Rising Temperatures Lead To Increased Risk For Poor Air Quality

Article courtesy of the Clean Air Partnership

The start of summer is just around the corner in the St. Louis area, and with it we’re now enjoying blooming flowers and trees, extra hours of daylight and warmer weather. While most of us love this time of year and the opportunity to get outside, the season also signals the start of an increased risk of poor air quality conditions.

As temperatures rise, sunlight and heat react with emissions from motor vehicles, industrial facilities and other sources to create ozone pollution. The health effects of the poor air quality that result from ozone pollution are numerous and can include shortness of breath, coughing, wheezing, headaches, nausea, eye and throat irritation and decreased lung function.

Additional risks include aggravation of respiratory problems, asthma, allergies and lung diseases; impairment of the immune system, increased hospital and ER visits and irregular heartbeat, heart attacks and premature death in those with heart or lung disease. While the elderly, children and those with respiratory concerns are at the greatest health risk from poor air quality, its effects can impact the health of all of us.

Since the time we spend behind the wheel has one of the most profound effects on our air quality, actions like using transit, carpooling, vanpooling, choosing not to idle, telecommuting and combining errands into a single trip can all play an important role in helping to reduce ozone pollution and improve lung health during the summer months. Over the summer, area residents are also encouraged to stay updated on the daily air quality forecast, so that they are aware when conditions are expected to enter the unhealthy orange and red ranges.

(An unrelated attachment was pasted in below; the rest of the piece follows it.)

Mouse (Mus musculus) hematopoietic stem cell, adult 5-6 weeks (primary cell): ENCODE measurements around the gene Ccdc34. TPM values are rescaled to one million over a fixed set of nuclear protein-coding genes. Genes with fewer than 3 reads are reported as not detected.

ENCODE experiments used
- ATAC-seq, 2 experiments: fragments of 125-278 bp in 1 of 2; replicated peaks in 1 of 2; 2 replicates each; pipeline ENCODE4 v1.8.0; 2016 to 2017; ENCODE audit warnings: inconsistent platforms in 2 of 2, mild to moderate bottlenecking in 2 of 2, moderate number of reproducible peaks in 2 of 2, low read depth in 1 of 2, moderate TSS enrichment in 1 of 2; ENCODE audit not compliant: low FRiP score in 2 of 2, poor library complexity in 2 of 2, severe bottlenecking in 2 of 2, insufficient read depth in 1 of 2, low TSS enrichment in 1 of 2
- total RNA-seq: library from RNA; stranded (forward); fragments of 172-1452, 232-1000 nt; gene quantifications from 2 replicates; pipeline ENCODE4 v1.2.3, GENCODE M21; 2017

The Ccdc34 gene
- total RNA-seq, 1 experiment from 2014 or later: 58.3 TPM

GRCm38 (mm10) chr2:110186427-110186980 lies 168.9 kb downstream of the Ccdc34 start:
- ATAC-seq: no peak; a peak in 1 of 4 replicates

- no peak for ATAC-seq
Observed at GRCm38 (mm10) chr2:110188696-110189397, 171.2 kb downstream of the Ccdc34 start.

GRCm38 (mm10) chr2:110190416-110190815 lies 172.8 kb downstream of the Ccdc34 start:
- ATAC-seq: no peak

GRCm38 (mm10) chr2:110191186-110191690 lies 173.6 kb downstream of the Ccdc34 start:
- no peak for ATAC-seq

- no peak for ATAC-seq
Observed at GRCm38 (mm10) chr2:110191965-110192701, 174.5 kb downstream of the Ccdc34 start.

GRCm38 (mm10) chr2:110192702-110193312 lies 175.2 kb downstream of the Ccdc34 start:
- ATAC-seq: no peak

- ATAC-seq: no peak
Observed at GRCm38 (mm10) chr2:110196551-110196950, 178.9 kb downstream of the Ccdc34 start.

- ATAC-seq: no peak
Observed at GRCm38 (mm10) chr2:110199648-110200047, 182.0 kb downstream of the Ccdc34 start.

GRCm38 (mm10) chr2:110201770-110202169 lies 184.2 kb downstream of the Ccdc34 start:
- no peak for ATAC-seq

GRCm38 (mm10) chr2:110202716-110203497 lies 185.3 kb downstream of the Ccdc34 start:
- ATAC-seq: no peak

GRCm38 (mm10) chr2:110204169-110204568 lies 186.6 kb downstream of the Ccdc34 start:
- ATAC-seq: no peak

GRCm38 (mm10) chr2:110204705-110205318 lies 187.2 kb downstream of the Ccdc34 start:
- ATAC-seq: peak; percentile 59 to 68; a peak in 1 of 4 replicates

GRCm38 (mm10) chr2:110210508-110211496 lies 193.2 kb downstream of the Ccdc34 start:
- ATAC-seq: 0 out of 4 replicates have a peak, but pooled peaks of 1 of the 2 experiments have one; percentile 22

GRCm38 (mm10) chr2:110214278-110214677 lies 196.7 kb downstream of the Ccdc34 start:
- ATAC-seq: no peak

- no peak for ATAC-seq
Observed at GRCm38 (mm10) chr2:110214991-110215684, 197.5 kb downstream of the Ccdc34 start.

“The St. Louis region is preparing to settle into the time of year when air quality conditions are often at their worst,” said Susannah Fuchs, Director, Clean Air for the American Lung Association in Missouri. “This is why it’s so important for individuals to monitor the air quality forecast and continue to take voluntary steps to reduce the emissions that lead to poor air quality.”

Area residents can visit the Clean Air Partnership at www.cleanair-stlouis.com to sign up to receive the daily air quality forecast via email. Throughout the summer, the forecast can also be found on the Clean Air Partnership’s Facebook page or on Twitter @gatewaycleanair. Additional information on the health effects of poor air quality and tips designed to help reduce emissions are available at www.cleanair-stlouis.com.